Because they are environmentally safe. Because of this property. aluminum. zeolites are rigid sponge-like structures with uniform but very small openings (e.1 to 1. zeolites enable chemists to manipulate molecules and process them individually. When zeolites nucleate from a water solution.1 Zeolites Zeolites are crystals made up of the elements silicon.” For this reason. zeolite crystals act like a spaghetti strainer that permits hot water to pass through while holding back the spaghetti. zeolites are employed in a variety of chemical processes. Cd.2 nanometers or 0. and Technology. EG-1997-08-110-HQ. they have only an incomplete understanding of how these crystals nucleate (first form from solution) and grow (become larger).2 X 10-9 meters). their density (twice that of water) causes them to sink to the bottom of the special container (called an autoclave) they are growing 162 Microgravity — A Teacher’s Guide with Activities in Science. or radioactive materials from waste waters. 9–12 (t) .Student Reader. 0. SiO2) and alumina (aluminum oxide. (A catalyst is a material that has a pronounced effect on the speed of a chemical reaction without being affected or consumed by the reaction. They allow only molecules of certain sizes to enter their pores while keeping molecules of larger sizes out. In a sense. Education Standards Grades 5–8 (∆). Zeolites can also function as filters for removing low concentrations of heavy metal ions. zeolites have been used in laundry detergents to remove magnesium and calcium ions.g. Zeolite crystals are often used in filtration systems for large municipal aquariums to remove ammonia from the water. They are used as catalysts in a large number of chemical reactions. As a result ot tnis filtering action.. The many chemical applications for zeolite crystals make them some of the most useful inorganic materials in the world. such as Hg. Al203) and can take on many geometric forms such as cubes and tetrahedra. and oxygen.) Scientists use zeolite crystals to produce all the world’s gasoline though a chemical process called catalytic cracking. The crystals consist of alternating arrays of silica (beach sand. Although scientists have found many beneficial uses for zeolites. these inorganic crystals are sometimes called “molecular sieves. and Pb. Mathematics.1 to 1. Internally. This greatly improves detergent sudsing in mineral-rich “hard” water.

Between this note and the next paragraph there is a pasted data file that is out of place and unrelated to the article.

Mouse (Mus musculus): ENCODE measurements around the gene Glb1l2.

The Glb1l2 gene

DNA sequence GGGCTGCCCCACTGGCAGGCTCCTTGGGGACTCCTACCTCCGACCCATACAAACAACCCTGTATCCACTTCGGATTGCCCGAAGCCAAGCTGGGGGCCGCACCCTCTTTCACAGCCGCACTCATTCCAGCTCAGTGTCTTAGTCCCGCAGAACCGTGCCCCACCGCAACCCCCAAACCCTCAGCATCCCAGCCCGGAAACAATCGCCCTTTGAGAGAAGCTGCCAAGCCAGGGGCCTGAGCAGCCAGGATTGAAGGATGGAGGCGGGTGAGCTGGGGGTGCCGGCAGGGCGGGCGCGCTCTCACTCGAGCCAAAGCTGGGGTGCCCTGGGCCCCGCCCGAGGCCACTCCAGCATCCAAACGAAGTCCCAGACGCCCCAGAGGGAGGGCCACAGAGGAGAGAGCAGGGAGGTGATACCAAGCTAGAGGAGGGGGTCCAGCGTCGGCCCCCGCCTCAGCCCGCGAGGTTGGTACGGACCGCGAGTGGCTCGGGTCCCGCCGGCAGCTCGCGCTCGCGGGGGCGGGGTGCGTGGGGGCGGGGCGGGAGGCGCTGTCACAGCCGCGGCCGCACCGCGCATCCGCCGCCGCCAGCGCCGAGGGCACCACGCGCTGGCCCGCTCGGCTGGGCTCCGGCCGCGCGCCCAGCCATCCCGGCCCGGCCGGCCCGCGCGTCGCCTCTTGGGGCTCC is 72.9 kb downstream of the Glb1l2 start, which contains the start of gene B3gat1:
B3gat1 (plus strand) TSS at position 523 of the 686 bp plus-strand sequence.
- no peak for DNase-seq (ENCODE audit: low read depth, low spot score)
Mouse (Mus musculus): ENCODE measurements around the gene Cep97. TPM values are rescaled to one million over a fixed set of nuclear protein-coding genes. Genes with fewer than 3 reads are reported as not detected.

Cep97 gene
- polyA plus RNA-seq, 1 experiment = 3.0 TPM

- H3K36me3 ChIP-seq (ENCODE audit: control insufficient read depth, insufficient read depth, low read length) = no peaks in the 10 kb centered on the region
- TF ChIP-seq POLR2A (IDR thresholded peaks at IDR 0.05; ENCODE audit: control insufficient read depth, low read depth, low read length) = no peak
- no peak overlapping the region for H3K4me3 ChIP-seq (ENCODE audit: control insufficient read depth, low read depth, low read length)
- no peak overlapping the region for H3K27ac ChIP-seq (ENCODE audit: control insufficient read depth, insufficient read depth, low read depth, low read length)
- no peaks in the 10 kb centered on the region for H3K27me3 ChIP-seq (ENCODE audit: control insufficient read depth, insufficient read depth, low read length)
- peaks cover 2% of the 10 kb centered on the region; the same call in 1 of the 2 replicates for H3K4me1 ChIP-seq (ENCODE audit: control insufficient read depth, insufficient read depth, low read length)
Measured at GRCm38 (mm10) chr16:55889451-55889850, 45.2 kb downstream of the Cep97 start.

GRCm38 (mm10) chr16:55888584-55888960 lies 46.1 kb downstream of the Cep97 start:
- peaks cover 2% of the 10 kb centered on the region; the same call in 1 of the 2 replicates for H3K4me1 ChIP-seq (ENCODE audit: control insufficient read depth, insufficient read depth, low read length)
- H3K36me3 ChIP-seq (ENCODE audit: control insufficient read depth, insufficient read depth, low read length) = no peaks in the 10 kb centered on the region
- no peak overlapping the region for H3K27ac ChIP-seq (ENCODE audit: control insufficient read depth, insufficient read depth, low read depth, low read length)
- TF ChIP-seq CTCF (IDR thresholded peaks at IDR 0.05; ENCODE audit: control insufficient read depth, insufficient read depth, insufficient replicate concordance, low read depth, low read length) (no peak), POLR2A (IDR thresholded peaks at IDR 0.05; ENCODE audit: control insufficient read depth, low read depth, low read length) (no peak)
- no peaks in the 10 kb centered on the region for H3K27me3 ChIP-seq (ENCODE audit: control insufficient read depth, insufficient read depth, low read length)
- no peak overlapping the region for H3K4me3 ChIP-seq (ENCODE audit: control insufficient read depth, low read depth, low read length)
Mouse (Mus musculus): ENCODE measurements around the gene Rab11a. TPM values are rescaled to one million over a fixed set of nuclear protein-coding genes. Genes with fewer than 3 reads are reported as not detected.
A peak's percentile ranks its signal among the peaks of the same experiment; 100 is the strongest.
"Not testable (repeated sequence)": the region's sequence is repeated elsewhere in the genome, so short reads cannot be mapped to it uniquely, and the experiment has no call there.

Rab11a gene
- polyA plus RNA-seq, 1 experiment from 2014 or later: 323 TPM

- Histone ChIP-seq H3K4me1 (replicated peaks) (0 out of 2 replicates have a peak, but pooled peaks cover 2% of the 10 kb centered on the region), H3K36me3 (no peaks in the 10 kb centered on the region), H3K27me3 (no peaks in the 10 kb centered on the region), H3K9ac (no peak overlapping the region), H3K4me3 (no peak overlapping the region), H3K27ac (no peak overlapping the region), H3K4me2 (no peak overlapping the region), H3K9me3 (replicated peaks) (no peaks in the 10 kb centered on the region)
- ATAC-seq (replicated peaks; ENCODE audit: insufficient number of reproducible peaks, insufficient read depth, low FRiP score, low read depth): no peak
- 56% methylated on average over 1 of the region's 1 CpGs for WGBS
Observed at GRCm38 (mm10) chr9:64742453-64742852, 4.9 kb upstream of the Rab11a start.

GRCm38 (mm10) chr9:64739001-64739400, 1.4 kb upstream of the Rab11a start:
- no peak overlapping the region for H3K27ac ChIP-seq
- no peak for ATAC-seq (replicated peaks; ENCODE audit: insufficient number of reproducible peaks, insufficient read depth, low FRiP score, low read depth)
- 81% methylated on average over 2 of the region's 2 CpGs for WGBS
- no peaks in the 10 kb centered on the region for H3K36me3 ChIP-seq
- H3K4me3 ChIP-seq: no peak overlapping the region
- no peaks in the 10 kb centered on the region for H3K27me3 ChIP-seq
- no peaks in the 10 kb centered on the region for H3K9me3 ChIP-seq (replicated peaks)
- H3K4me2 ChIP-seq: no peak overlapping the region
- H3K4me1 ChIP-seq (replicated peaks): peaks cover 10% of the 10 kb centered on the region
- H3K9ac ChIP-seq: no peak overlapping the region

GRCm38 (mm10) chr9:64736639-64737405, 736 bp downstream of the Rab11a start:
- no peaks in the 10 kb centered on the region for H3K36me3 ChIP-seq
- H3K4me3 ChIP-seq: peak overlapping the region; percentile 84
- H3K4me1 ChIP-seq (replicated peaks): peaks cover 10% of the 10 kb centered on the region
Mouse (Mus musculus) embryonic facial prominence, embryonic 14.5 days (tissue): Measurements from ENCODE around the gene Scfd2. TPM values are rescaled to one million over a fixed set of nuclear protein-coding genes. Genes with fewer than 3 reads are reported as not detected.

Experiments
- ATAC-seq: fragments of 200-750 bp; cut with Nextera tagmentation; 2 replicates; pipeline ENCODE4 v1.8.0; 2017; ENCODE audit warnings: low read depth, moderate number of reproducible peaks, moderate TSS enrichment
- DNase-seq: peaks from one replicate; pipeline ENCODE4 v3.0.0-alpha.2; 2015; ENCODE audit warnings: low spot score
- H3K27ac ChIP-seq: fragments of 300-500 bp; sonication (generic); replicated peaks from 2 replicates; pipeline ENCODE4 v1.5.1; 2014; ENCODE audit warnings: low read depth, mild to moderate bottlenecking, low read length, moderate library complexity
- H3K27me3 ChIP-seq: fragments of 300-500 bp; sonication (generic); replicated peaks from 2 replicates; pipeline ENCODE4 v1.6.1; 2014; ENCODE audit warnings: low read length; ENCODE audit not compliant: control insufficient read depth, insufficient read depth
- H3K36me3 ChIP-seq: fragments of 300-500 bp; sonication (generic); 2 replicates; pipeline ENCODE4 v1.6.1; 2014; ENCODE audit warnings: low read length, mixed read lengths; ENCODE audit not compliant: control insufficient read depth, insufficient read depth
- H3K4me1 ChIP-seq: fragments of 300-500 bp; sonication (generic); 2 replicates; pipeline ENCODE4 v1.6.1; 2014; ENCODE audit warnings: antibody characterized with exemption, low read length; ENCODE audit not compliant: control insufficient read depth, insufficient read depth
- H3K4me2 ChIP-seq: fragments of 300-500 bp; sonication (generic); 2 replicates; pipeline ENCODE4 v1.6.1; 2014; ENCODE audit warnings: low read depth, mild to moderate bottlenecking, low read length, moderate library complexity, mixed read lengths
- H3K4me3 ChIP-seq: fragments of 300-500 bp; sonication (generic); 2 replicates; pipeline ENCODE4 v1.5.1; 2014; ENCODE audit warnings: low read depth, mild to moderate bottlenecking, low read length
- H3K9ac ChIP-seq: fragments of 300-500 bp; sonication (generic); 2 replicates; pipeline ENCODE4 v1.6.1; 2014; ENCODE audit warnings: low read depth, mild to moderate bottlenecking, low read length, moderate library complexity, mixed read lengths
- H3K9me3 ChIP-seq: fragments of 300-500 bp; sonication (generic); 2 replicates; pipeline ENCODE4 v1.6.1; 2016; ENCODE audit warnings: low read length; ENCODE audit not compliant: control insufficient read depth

This is a process called sedimentation.Student Reader. Zeolite crystals grown in microgravity are often of better quality and larger in size than similar crystals grown in control experiments on Earth. Mathematics. Such an understanding may lead to new and more efficient uses of zeolite crystals. Zeolite crystal growth research in the microgravity environment of Earth orbit is expected to yield important information for scientists that may enable them to produce better zeolite crystals on Earth. As these crystals continue to grow after they have settled. Microgravity — A Teacher’s Guide with Activities in Science. Zeolite crystal growth experiments on the Space Shuttle and on the future International Space Station should provide invaluable data on the nucleation and growth process of zeolites. sedimentation is significantly reduced and so is gravity-driven convection. In microgravity. Education Standards Grades 5–8 (∆). Exactly how and why this happens is not fully understood by scientists. separate crystals. and it causes the crystals to fall on top of each other. 9–12 (t) 163 . intergrown zeolite crystals instead of larger. and Technology. some merge to produce a large number of small.2 in. EG-1997-08-110-HQ.
and Technology.Student Work Sheet .1 Microscopic Observation of Zeolite Crystals Name: _______________________ Instructions: Observe through a microscope each zeolite crystal sample provided to you by your teacher. EG-1997-08-110-HQ. Sketch the samples in the circles provided and write a brief description of what you see. Sample 1 __________________ TEA Sample age ________________ day(s) Description: Magnification: ____________ X Sample 2 __________________ TEA Sample age ________________ day(s) Description: Magnification: ____________ X 164 Microgravity — A Teacher’s Guide with Activities in Science. 9–12 (t) . Education Standards Grades 5–8 (∆). Mathematics.
Would additional growing time yield larger crystals? Why or why not? Microgravity — A Teacher’s Guide with Activities in Science. their size and their geometric perfection? 3. Mathematics.Student Work Sheet . and Technology. 9–12 (t) 165 .2 Sample 3 __________________ TEA Sample age ________________ day(s) Description Sample 4 __________________ TEA Sample age ________________ day(s) Description Magnification: ____________ X Magnification: ____________ X QUESTIONS: 1. EG-1997-08-110-HQ. Education Standards Grades 5–8 (∆). What geometric form (crystal habit) did the zeolite crystals assume as they grew? Was there more than one form present? How did the zeolite crystals appear when they grew into each other? 2. Can you detect any relationship between the length of time crystals were permitted to form.